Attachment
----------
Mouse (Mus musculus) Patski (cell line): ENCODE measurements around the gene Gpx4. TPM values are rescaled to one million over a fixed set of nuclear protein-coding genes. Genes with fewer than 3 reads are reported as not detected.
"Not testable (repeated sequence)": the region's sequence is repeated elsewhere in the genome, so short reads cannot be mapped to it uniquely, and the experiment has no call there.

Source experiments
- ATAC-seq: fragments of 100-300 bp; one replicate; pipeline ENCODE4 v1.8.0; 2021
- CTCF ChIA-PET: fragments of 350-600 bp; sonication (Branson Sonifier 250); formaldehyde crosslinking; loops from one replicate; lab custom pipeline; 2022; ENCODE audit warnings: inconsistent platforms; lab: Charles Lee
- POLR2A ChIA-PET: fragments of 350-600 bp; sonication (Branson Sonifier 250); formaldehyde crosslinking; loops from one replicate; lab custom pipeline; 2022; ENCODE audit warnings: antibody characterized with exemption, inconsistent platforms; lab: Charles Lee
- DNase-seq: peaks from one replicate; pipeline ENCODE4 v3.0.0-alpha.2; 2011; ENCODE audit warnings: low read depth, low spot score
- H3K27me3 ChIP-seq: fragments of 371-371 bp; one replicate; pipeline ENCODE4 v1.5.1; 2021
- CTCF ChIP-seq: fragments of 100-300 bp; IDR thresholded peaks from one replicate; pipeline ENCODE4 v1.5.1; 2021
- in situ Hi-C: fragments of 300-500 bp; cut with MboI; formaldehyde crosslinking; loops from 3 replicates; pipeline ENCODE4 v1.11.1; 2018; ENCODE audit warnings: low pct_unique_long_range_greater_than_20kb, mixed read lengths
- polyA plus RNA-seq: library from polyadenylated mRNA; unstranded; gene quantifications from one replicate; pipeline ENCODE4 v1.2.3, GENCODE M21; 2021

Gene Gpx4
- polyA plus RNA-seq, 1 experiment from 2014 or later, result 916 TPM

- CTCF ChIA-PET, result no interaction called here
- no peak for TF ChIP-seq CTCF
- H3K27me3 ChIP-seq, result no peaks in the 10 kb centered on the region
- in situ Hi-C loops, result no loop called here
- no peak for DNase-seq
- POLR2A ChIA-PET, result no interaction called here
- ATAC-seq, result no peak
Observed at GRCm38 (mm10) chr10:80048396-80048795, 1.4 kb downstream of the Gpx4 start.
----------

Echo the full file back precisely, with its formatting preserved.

Mouse (Mus musculus) Patski (cell line): ENCODE measurements around the gene Gpx4. TPM values are rescaled to one million over a fixed set of nuclear protein-coding genes. Genes with fewer than 3 reads are reported as not detected.
"Not testable (repeated sequence)": the region's sequence is repeated elsewhere in the genome, so short reads cannot be mapped to it uniquely, and the experiment has no call there.

Source experiments
- ATAC-seq: fragments of 100-300 bp; one replicate; pipeline ENCODE4 v1.8.0; 2021
- CTCF ChIA-PET: fragments of 350-600 bp; sonication (Branson Sonifier 250); formaldehyde crosslinking; loops from one replicate; lab custom pipeline; 2022; ENCODE audit warnings: inconsistent platforms; lab: Charles Lee
- POLR2A ChIA-PET: fragments of 350-600 bp; sonication (Branson Sonifier 250); formaldehyde crosslinking; loops from one replicate; lab custom pipeline; 2022; ENCODE audit warnings: antibody characterized with exemption, inconsistent platforms; lab: Charles Lee
- DNase-seq: peaks from one replicate; pipeline ENCODE4 v3.0.0-alpha.2; 2011; ENCODE audit warnings: low read depth, low spot score
- H3K27me3 ChIP-seq: fragments of 371-371 bp; one replicate; pipeline ENCODE4 v1.5.1; 2021
- CTCF ChIP-seq: fragments of 100-300 bp; IDR thresholded peaks from one replicate; pipeline ENCODE4 v1.5.1; 2021
- in situ Hi-C: fragments of 300-500 bp; cut with MboI; formaldehyde crosslinking; loops from 3 replicates; pipeline ENCODE4 v1.11.1; 2018; ENCODE audit warnings: low pct_unique_long_range_greater_than_20kb, mixed read lengths
- polyA plus RNA-seq: library from polyadenylated mRNA; unstranded; gene quantifications from one replicate; pipeline ENCODE4 v1.2.3, GENCODE M21; 2021

Gene Gpx4
- polyA plus RNA-seq, 1 experiment from 2014 or later, result 916 TPM

- CTCF ChIA-PET, result no interaction called here
- no peak for TF ChIP-seq CTCF
- H3K27me3 ChIP-seq, result no peaks in the 10 kb centered on the region
- in situ Hi-C loops, result no loop called here
- no peak for DNase-seq
- POLR2A ChIA-PET, result no interaction called here
- ATAC-seq, result no peak
Observed at GRCm38 (mm10) chr10:80048396-80048795, 1.4 kb downstream of the Gpx4 start.